Figure 1 demonstrates the differences in pigment removal for the various sorbents. In Figure 1a, the lack of color in the extracts shows that Z-Sep+, C18 and Z-Sep all effectively removed pigment from the shrimp matrix. Also, as seen in Figure 1b, samples that were extracted without the application of a cleanup sorbent produced precipitation over time. Therefore, the use of QuEChERS sorbents is essential for the removal of both interfering pigments as well as solid matrix components in shrimp samples.

Comparison of shrimp extracts with and without QuEChERS cleanup

Figure 1. Comparison of Shrimp Extracts with and without QuEChERS Cleanup


Figure 2 charts the comparison of analyte recovery and percent relative standard deviation (%RSD) using matrix matched calibration standards and external solvent calibration standards. As illustrated, the overall chloramphenicol recoveries were within an acceptable range (greater than 97%) for the variety of cleanup methods used. However, as indicated by the error bars, Z-Sep+ gave more reproducible results than the other dispersive sorbents.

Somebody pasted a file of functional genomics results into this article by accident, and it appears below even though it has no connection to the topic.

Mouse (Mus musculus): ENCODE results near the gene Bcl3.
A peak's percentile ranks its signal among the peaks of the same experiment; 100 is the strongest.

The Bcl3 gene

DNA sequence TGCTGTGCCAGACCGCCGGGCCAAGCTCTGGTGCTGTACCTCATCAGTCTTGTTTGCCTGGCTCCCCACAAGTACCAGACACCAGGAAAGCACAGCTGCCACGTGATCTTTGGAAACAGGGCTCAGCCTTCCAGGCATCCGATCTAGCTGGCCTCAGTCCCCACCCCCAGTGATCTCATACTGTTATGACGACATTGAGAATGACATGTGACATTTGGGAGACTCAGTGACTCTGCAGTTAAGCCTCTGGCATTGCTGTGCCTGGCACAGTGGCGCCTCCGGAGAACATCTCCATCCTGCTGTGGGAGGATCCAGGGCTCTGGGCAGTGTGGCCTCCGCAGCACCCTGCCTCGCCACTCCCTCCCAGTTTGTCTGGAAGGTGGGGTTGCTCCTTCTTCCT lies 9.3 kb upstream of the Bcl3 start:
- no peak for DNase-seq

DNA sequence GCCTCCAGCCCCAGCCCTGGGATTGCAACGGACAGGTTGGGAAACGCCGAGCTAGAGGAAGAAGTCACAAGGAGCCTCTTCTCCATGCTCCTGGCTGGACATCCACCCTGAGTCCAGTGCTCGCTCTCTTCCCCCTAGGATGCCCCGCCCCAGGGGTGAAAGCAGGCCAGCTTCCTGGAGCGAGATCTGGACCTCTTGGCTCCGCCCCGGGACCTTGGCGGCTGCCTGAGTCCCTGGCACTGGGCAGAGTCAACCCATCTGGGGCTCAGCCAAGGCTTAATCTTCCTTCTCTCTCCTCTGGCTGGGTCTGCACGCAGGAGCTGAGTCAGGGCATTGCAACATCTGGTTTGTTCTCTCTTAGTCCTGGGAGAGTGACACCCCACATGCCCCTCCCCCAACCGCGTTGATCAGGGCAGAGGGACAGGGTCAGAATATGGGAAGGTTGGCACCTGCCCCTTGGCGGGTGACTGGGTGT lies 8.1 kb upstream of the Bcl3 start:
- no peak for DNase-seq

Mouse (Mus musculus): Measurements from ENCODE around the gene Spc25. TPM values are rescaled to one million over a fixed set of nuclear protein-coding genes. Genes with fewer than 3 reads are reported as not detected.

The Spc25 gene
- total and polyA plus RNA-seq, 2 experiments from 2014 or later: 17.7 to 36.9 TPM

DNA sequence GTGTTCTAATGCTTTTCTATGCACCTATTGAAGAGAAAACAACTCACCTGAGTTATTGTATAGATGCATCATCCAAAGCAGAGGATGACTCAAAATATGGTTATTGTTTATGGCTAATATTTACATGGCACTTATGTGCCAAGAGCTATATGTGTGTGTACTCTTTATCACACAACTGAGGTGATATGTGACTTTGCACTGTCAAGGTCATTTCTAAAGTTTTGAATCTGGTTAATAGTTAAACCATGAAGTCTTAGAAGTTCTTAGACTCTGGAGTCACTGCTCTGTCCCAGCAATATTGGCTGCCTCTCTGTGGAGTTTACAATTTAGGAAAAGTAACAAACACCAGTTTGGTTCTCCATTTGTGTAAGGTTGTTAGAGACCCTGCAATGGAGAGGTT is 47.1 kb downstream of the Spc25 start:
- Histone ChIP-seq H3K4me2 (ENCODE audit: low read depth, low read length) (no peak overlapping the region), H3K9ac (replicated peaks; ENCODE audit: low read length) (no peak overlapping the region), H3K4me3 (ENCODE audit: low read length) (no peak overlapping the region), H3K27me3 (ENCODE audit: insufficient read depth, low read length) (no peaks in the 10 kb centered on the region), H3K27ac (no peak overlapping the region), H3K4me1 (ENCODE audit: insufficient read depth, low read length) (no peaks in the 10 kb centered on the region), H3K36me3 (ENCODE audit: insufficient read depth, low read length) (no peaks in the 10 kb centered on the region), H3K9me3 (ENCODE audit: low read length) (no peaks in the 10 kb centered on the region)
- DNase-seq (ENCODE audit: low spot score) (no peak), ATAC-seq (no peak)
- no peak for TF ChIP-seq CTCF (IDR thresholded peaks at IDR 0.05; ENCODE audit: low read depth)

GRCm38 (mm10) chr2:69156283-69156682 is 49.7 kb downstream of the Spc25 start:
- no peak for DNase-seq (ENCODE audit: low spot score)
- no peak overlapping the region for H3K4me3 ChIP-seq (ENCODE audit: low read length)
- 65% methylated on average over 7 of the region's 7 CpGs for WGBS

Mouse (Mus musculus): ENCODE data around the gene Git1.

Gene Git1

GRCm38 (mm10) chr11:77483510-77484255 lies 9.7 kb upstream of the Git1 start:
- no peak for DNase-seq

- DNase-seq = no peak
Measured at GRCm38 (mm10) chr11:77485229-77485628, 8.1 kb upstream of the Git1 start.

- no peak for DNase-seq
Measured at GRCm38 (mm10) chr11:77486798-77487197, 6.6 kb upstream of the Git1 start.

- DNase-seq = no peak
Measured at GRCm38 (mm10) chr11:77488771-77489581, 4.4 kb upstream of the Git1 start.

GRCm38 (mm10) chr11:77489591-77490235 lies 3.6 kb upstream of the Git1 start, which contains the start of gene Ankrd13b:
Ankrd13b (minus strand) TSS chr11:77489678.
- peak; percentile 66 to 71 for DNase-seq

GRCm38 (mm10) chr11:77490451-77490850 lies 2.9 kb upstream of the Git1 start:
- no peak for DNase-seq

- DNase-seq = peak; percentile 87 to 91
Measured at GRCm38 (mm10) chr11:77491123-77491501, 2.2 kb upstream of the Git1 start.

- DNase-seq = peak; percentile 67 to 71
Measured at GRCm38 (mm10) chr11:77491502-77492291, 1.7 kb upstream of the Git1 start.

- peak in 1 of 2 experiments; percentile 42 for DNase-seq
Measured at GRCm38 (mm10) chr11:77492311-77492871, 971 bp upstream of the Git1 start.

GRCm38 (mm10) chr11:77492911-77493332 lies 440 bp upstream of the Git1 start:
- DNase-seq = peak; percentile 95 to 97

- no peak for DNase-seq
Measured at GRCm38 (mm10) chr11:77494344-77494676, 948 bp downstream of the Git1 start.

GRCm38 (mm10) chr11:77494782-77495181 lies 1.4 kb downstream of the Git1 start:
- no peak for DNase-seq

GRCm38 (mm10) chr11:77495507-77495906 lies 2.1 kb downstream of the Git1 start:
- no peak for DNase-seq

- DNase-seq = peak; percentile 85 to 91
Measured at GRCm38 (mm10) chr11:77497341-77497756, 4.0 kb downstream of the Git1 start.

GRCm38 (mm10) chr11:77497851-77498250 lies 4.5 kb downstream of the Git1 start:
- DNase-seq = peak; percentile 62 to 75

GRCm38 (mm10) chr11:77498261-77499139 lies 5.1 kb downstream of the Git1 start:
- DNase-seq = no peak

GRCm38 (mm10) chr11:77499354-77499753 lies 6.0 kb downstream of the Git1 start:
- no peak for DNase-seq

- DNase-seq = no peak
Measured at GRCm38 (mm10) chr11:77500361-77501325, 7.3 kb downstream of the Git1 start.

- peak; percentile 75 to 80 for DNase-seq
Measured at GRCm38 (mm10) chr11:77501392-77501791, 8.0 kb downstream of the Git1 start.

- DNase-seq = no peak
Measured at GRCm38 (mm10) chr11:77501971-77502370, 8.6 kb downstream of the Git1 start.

Analyte Recovery and %RSD Using Matrix Matched Calibration Standards and Solvent Curve

Figure 2. Analyte Recovery and %RSD Using Matrix Matched Calibration Standards and Solvent Curve (n = 4)


Figure 3 demonstrates the ionization effects for each cleanup procedure by deviation from the solvent calibration curve. Matrix suppression was evident for the acetonitrile extraction where QuEChERS cleanup was not performed. Matrix enhancement was observed for the C18 cleanup method. A chromatogram of a 0.3 ng/g chloramphenicol spiked shrimp sample is shown in Figure 4.

Matrix Ionization Effects by Deviation from Solvent Curve

Figure 3. Matrix Ionization Effects by Deviation from Solvent Curve


Comparison of chloramphenicol vs internal standard in shrimp

Figure 4. LC-MS/MS Extracted-Ion Chromatogram (XIC) for
a) Chloramphenicol in Shrimp Extract (0.3 ng/g) and
b) Internal Standard in Shrimp Extract (0.6 ng/g)

HPLC Conditions